To raise awareness of the specific needs of BAME individuals in terms of vitamin D and bone health, we recommend:

  • Communicating a long-term, lifelong narrative of vitamin D for life, with widespread education led by HCPs.
  • Creating multilingual resources and messaging (in languages relevant to all BAME communities), with a grassroots approach involving local leaders (for example, faith leaders etc.).
  • Using new ways to reach out to people to enable communication among all stakeholders, including the general public. Therefore, non-traditional messaging, such as posters, social media, TV and radio should be considered to deliver education and raise awareness.

Further research and policy recommendations

  • A systematic review of research should be conducted to understand current knowledge and any gaps regarding appropriate target 25OHD levels for BAME groups. Furthermore, studies in BAME groups should be funded and conducted to address the current lack of evidence.
  • A scientific committee should be convened to determine the extent of involvement of vitamin D outcomes beyond bone health.
  • When conducting studies and surveys of vitamin D deficiency or interventions to improve vitamin D status, populations should be considered by ethnicity.
  • We need to move away from sociological research into the problem and consider other factors, such as biological influences on vitamin D and health consequences in BAME individuals.
  • Change should be implemented through cross-discipline and cross-organisation collaboration, including for example the Royal Pharmaceutical Society, Royal Society for Public Health, Royal Osteoporosis Society, SACN, British Medical Association, NICE and other relevant associations. In particular, healthcare professionals at the forefront of managing the consequences of vitamin D deficiency should be engaged and involved at an early stage.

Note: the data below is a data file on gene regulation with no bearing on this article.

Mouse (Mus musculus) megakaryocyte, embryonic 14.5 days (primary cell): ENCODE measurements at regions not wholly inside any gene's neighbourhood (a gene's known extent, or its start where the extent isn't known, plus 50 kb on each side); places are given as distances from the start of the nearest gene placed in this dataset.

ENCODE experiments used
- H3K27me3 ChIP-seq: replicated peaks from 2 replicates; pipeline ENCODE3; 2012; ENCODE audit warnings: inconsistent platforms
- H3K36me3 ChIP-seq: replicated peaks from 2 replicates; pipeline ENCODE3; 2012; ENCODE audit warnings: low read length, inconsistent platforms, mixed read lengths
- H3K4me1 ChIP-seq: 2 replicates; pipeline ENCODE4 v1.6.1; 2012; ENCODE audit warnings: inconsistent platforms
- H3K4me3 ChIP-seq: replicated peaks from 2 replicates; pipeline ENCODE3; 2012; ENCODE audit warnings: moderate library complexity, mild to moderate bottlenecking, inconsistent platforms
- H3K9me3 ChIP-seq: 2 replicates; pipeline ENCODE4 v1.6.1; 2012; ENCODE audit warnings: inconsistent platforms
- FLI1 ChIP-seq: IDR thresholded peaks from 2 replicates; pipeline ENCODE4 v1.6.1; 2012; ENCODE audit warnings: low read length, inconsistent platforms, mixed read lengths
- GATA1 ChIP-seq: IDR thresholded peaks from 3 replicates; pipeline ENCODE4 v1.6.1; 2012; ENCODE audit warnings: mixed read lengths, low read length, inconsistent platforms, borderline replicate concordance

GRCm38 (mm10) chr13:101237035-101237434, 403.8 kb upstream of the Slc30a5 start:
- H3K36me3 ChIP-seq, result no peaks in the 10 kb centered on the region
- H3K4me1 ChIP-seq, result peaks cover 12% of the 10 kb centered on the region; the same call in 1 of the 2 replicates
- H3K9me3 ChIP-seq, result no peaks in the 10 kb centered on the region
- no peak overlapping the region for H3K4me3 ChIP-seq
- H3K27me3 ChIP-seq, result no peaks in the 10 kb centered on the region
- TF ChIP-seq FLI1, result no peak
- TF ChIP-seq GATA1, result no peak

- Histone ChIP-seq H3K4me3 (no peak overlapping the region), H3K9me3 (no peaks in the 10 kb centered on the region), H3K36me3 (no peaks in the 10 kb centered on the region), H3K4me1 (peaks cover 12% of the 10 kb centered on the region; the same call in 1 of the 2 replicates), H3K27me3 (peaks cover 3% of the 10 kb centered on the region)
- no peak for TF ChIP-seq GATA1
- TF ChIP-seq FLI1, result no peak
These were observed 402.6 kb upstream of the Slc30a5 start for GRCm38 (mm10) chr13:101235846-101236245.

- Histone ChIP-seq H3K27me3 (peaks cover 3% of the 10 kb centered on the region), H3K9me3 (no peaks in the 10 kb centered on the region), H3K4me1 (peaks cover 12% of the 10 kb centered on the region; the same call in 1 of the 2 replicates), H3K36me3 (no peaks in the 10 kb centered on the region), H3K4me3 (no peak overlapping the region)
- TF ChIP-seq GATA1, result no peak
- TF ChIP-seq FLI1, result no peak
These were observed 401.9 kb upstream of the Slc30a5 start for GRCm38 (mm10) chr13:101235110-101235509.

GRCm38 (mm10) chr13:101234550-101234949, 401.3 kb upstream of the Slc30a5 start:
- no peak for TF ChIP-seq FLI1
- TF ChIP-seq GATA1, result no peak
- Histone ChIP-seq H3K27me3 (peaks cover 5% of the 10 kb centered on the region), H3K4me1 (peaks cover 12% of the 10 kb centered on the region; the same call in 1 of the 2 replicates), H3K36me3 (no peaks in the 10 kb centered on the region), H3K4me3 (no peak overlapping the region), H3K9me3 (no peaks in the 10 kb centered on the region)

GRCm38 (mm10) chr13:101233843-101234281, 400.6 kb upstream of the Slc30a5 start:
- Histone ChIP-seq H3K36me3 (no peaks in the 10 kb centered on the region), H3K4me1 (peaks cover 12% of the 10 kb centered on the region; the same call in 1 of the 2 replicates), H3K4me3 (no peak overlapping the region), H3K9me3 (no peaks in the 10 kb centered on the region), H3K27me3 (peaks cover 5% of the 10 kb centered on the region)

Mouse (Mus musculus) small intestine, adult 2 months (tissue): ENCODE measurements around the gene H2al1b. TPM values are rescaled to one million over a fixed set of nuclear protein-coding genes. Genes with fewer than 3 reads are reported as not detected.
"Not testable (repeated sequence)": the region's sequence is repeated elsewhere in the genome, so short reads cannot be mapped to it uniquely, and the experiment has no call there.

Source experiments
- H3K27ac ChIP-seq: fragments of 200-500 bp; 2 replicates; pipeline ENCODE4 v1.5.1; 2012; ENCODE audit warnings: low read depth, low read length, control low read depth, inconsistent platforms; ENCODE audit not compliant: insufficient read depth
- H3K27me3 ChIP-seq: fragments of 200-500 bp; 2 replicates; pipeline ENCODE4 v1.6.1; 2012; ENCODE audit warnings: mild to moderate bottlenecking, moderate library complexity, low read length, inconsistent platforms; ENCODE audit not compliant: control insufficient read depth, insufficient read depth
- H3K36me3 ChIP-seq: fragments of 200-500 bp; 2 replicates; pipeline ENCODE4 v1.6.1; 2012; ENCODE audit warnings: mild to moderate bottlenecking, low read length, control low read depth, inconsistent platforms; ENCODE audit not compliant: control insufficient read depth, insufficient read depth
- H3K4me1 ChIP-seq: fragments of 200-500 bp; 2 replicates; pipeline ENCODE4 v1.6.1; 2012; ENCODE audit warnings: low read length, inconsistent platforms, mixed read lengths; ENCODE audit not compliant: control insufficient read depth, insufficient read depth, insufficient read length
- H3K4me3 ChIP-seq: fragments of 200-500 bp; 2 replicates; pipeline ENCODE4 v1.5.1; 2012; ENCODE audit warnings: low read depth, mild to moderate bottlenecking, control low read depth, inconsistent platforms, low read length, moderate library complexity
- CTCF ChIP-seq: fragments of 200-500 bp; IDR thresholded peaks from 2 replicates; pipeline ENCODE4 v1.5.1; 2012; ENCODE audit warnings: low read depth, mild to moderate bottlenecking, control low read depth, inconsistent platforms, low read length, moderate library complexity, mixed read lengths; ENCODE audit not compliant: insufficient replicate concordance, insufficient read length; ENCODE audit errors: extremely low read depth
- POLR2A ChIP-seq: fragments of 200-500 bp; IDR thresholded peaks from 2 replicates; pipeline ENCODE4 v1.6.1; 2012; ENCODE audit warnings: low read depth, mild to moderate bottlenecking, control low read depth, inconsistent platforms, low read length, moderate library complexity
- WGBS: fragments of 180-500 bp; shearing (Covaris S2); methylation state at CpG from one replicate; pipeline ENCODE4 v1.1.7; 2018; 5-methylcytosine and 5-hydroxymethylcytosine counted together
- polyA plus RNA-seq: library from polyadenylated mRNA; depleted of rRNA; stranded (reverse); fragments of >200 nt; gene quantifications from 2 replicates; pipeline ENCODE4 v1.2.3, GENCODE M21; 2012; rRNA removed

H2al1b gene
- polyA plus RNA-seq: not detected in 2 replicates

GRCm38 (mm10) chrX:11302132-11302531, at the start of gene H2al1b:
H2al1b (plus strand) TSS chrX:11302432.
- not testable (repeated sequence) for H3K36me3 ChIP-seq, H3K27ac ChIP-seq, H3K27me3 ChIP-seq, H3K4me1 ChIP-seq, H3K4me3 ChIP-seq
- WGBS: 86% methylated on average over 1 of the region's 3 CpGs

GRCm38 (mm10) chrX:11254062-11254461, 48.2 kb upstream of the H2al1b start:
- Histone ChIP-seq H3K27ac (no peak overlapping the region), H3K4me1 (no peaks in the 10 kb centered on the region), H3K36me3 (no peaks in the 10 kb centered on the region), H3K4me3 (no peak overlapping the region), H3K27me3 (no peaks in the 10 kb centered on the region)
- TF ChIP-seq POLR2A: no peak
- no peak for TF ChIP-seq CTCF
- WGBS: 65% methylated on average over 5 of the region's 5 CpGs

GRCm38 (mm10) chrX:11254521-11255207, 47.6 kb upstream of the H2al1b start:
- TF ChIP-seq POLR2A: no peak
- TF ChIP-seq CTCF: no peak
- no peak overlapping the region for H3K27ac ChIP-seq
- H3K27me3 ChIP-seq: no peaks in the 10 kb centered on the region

• Research to study the beneficial effects of vitamin D in BAME groups for non-musculoskeletal conditions, in particular COVID-19 related illness, should be encouraged.


[A] NB: In this manuscript, we follow the terminology used by Wan et al.,57 with the term ‘preparation’ used to refer to licensed vitamin D formulations that contain cholecalciferol. ‘Supplement’ is used where unlicensed products are mentioned, the contents of which are more variable and unregulated (see section Sources of vitamin D below).

[B] While there may be some concerns regarding funding of prescriptions, Wan et al.57 suggest that the extra costs of using only licensed preparations for vitamin D deficiency would be outweighed by the UK government’s recent recommendation to limit vitamin D prescribing to therapeutic treatment of vitamin D deficiency only (saving £18.6 million in costs, based on 2018 figures for vitamin D tablet or capsule preparations containing ≤800 IU alone).

[C] Calcium intake should be determined by guidelines set out by the Royal College of Obstetricians and Gynaecologists (RCOG).27


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This supplement has been commissioned and funded by STADA incorporating Thornton & Ross, who provided the content. The views and opinions of the authors are not necessarily those of Guidelines in Practice, its publisher, advisers, or advertisers.

This consensus document was produced from outputs by an expert panel formed under auspices of an unconditional educational grant from STADA incorporating Thornton & Ross. The expert panel have expressed their own opinions based on the state of the field, data and guidelines available at the time of the original remote panel meeting. There are currently no prescription vitamin D products indicated outside of prevention or treatment of vitamin D deficiency/insufficiency or as an adjunct to specific osteoporosis therapy in vitamin D deficient patients or those at risk of insufficiency. The value of vitamin D products in other settings is unproven at present. Use in other settings is off-label and at the discretion of the healthcare professional.

No part of this publication may be reproduced in any form without the permission of the publisher.


Date of preparation: August 2021